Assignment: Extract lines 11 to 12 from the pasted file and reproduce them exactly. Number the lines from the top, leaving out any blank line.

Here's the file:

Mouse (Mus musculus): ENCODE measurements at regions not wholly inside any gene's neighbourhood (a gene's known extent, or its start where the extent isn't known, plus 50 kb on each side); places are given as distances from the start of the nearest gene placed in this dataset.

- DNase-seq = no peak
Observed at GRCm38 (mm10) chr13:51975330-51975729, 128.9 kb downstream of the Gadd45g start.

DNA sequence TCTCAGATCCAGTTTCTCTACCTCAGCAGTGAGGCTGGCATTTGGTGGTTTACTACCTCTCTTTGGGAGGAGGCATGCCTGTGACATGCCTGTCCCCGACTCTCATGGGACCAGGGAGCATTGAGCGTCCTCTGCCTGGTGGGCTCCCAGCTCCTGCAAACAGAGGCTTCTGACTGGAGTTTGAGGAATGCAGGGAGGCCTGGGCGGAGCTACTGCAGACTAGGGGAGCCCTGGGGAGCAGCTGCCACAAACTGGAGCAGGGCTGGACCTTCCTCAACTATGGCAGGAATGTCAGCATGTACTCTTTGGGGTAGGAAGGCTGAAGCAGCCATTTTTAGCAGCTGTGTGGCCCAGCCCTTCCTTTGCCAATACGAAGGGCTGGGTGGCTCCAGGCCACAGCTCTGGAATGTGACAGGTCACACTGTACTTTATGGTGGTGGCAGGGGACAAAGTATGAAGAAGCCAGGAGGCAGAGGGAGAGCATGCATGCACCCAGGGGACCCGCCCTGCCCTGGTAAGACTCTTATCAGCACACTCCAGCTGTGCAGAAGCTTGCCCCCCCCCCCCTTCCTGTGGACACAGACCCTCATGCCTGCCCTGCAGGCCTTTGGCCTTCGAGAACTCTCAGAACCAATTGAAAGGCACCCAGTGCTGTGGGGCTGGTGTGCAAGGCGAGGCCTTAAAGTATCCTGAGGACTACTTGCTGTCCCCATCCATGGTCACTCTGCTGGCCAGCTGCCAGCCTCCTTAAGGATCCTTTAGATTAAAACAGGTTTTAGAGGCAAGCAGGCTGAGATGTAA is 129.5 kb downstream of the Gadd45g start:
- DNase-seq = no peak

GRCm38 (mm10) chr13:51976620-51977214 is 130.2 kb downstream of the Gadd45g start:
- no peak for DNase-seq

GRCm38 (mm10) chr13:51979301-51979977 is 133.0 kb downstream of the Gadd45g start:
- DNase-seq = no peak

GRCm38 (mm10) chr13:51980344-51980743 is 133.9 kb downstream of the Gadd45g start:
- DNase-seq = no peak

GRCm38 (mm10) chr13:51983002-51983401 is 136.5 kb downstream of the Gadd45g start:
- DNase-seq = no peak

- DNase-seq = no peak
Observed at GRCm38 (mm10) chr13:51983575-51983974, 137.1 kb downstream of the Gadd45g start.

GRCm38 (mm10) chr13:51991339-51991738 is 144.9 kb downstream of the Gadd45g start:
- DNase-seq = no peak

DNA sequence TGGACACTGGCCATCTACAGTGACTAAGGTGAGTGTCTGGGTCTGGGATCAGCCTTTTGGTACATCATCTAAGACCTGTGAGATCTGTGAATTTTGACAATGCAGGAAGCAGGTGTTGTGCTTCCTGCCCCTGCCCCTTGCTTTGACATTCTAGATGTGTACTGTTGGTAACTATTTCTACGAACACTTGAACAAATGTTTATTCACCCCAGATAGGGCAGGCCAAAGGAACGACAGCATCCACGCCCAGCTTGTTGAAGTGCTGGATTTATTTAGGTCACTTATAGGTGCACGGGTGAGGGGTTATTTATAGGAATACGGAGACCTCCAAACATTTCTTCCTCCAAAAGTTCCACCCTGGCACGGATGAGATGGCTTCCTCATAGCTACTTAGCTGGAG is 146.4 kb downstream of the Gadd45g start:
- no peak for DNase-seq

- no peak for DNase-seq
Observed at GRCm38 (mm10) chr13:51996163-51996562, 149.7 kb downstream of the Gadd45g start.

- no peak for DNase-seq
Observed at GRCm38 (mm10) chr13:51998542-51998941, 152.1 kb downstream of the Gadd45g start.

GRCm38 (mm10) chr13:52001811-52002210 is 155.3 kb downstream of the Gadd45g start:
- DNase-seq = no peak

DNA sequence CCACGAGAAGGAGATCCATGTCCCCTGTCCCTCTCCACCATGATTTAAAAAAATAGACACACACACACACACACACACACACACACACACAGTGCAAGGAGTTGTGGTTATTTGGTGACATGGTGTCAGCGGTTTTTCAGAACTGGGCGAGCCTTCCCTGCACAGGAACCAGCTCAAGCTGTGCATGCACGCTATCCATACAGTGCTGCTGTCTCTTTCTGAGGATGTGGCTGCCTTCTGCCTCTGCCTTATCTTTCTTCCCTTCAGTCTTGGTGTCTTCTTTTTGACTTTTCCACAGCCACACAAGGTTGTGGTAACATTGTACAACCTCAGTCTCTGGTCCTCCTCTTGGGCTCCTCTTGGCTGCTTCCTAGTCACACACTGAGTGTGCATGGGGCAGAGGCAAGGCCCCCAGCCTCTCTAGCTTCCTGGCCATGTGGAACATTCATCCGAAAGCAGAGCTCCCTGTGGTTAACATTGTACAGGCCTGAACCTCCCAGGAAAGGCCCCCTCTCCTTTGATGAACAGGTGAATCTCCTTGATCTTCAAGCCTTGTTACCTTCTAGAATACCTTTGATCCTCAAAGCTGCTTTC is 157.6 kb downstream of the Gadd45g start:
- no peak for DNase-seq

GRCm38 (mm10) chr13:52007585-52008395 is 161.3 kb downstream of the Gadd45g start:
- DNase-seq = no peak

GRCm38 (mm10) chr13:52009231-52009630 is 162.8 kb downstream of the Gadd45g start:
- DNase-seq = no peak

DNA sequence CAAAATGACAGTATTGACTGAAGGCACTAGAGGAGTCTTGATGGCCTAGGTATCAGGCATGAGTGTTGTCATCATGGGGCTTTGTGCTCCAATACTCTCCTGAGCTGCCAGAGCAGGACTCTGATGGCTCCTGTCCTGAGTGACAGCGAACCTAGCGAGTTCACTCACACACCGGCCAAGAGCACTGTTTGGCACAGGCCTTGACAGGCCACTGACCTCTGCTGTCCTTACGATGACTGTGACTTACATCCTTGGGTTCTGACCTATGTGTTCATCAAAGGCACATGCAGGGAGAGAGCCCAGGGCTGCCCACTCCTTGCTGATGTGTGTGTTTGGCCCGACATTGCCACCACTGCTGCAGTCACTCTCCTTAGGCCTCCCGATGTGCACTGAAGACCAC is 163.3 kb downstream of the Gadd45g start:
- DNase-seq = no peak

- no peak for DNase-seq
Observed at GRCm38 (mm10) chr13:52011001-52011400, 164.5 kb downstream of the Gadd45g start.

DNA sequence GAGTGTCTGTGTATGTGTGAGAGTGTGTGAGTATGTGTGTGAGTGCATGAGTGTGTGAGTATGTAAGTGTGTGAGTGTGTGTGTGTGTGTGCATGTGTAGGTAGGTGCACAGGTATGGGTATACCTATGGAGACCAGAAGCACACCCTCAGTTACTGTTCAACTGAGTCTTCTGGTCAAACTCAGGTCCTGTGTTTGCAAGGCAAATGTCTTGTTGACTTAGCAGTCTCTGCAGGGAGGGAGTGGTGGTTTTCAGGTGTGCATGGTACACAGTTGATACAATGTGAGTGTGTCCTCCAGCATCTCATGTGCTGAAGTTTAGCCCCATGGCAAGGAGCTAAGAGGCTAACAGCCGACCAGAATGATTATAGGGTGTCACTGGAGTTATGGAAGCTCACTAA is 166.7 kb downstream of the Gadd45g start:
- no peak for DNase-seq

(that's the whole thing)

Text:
- DNase-seq = no peak

GRCm38 (mm10) chr13:51983002-51983401 is 136.5 kb downstream of the Gadd45g start: